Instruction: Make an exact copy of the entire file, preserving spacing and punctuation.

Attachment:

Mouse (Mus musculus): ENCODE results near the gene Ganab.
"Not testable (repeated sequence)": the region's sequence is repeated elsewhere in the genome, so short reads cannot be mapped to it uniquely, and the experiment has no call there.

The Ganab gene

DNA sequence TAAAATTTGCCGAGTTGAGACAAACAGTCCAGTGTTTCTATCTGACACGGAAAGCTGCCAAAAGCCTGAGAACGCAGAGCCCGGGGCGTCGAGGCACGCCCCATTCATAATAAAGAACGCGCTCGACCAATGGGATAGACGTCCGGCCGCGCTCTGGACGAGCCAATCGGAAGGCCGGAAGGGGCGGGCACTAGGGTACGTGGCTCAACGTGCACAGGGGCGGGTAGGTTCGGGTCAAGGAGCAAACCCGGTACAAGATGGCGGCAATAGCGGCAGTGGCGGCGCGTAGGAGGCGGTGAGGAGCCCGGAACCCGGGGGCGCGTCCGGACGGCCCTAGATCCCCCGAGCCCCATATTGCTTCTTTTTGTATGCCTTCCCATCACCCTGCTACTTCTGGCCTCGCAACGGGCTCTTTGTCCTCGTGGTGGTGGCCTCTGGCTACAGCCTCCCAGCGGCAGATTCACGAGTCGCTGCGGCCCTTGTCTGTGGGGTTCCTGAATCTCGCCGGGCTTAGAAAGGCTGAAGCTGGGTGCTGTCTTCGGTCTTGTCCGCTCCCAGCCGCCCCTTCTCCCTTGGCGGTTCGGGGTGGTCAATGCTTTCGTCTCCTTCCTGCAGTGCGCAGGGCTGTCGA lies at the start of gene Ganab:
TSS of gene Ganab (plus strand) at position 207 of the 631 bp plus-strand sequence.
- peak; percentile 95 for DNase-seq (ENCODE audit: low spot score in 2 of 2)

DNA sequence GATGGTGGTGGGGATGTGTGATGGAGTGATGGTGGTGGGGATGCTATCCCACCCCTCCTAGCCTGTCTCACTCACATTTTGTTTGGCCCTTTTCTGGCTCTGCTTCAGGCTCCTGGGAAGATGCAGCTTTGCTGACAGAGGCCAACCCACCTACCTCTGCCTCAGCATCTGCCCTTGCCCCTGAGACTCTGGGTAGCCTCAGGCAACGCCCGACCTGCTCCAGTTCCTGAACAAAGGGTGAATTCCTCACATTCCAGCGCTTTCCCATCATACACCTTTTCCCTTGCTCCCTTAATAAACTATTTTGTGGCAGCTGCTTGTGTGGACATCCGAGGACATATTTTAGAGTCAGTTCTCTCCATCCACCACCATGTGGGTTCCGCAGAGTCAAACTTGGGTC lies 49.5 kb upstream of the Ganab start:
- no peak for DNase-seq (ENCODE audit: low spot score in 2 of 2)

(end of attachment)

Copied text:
Mouse (Mus musculus): ENCODE results near the gene Ganab.
"Not testable (repeated sequence)": the region's sequence is repeated elsewhere in the genome, so short reads cannot be mapped to it uniquely, and the experiment has no call there.

The Ganab gene

DNA sequence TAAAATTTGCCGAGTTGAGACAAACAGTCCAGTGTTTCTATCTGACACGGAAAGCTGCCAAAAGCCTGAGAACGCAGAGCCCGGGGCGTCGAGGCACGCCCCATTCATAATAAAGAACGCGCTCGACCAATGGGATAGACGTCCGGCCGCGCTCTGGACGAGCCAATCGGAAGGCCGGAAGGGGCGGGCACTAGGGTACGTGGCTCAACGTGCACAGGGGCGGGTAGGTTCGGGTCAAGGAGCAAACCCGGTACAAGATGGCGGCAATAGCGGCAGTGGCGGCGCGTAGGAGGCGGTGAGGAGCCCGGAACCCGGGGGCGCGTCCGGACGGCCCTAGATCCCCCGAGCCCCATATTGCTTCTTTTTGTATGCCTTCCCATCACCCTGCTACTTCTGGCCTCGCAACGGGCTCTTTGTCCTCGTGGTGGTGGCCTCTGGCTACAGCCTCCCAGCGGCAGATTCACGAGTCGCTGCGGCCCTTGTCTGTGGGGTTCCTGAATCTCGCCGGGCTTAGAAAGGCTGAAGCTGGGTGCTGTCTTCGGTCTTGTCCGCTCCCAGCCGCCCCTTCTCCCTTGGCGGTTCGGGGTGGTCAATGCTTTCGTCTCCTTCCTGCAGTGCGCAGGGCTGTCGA lies at the start of gene Ganab:
TSS of gene Ganab (plus strand) at position 207 of the 631 bp plus-strand sequence.
- peak; percentile 95 for DNase-seq (ENCODE audit: low spot score in 2 of 2)

DNA sequence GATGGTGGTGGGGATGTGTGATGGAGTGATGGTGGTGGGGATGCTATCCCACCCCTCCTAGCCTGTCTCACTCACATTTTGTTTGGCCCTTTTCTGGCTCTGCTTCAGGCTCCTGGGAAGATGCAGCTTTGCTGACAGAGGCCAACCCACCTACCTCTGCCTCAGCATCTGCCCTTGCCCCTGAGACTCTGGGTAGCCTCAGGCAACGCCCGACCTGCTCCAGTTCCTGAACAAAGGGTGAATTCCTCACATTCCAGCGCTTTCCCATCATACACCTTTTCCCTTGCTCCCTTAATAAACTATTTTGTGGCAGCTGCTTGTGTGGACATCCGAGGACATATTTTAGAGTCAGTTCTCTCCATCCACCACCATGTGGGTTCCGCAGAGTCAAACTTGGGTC lies 49.5 kb upstream of the Ganab start:
- no peak for DNase-seq (ENCODE audit: low spot score in 2 of 2)